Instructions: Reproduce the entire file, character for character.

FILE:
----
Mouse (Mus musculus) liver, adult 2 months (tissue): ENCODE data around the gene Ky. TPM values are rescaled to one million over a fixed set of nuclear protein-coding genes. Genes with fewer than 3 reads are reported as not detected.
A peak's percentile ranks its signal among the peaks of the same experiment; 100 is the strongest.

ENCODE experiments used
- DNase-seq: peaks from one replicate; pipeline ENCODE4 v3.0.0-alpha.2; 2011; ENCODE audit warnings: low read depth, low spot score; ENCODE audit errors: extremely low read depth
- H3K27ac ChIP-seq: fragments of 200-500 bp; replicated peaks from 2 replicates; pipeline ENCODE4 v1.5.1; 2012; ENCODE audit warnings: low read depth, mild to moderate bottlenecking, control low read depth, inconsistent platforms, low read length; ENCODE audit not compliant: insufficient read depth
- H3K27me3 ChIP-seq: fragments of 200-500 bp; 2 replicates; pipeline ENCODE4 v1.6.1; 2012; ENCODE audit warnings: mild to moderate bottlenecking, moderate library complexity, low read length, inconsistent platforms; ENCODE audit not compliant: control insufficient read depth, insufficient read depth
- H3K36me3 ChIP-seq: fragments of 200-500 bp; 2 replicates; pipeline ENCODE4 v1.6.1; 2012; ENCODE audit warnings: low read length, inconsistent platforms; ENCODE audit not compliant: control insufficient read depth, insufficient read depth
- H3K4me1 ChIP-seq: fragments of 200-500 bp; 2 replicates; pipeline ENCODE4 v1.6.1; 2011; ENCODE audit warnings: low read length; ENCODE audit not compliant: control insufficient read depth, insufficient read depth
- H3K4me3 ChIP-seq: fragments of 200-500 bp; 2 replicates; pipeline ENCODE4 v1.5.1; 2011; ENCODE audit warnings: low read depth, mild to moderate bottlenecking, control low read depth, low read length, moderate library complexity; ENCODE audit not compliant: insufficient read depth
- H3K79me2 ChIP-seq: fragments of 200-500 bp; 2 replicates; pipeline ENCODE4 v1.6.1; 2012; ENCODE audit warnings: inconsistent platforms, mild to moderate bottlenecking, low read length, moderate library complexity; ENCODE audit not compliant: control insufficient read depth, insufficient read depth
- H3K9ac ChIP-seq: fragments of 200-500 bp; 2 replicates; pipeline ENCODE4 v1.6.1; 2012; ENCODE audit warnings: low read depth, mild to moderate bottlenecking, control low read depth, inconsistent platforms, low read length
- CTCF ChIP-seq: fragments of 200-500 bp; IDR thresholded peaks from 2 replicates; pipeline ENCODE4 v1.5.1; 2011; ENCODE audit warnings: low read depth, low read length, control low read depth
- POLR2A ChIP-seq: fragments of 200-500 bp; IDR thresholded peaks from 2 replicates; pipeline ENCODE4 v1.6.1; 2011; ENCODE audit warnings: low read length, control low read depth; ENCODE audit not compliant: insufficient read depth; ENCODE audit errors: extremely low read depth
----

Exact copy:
Mouse (Mus musculus) liver, adult 2 months (tissue): ENCODE data around the gene Ky. TPM values are rescaled to one million over a fixed set of nuclear protein-coding genes. Genes with fewer than 3 reads are reported as not detected.
A peak's percentile ranks its signal among the peaks of the same experiment; 100 is the strongest.

ENCODE experiments used
- DNase-seq: peaks from one replicate; pipeline ENCODE4 v3.0.0-alpha.2; 2011; ENCODE audit warnings: low read depth, low spot score; ENCODE audit errors: extremely low read depth
- H3K27ac ChIP-seq: fragments of 200-500 bp; replicated peaks from 2 replicates; pipeline ENCODE4 v1.5.1; 2012; ENCODE audit warnings: low read depth, mild to moderate bottlenecking, control low read depth, inconsistent platforms, low read length; ENCODE audit not compliant: insufficient read depth
- H3K27me3 ChIP-seq: fragments of 200-500 bp; 2 replicates; pipeline ENCODE4 v1.6.1; 2012; ENCODE audit warnings: mild to moderate bottlenecking, moderate library complexity, low read length, inconsistent platforms; ENCODE audit not compliant: control insufficient read depth, insufficient read depth
- H3K36me3 ChIP-seq: fragments of 200-500 bp; 2 replicates; pipeline ENCODE4 v1.6.1; 2012; ENCODE audit warnings: low read length, inconsistent platforms; ENCODE audit not compliant: control insufficient read depth, insufficient read depth
- H3K4me1 ChIP-seq: fragments of 200-500 bp; 2 replicates; pipeline ENCODE4 v1.6.1; 2011; ENCODE audit warnings: low read length; ENCODE audit not compliant: control insufficient read depth, insufficient read depth
- H3K4me3 ChIP-seq: fragments of 200-500 bp; 2 replicates; pipeline ENCODE4 v1.5.1; 2011; ENCODE audit warnings: low read depth, mild to moderate bottlenecking, control low read depth, low read length, moderate library complexity; ENCODE audit not compliant: insufficient read depth
- H3K79me2 ChIP-seq: fragments of 200-500 bp; 2 replicates; pipeline ENCODE4 v1.6.1; 2012; ENCODE audit warnings: inconsistent platforms, mild to moderate bottlenecking, low read length, moderate library complexity; ENCODE audit not compliant: control insufficient read depth, insufficient read depth
- H3K9ac ChIP-seq: fragments of 200-500 bp; 2 replicates; pipeline ENCODE4 v1.6.1; 2012; ENCODE audit warnings: low read depth, mild to moderate bottlenecking, control low read depth, inconsistent platforms, low read length
- CTCF ChIP-seq: fragments of 200-500 bp; IDR thresholded peaks from 2 replicates; pipeline ENCODE4 v1.5.1; 2011; ENCODE audit warnings: low read depth, low read length, control low read depth
- POLR2A ChIP-seq: fragments of 200-500 bp; IDR thresholded peaks from 2 replicates; pipeline ENCODE4 v1.6.1; 2011; ENCODE audit warnings: low read length, control low read depth; ENCODE audit not compliant: insufficient read depth; ENCODE audit errors: extremely low read depth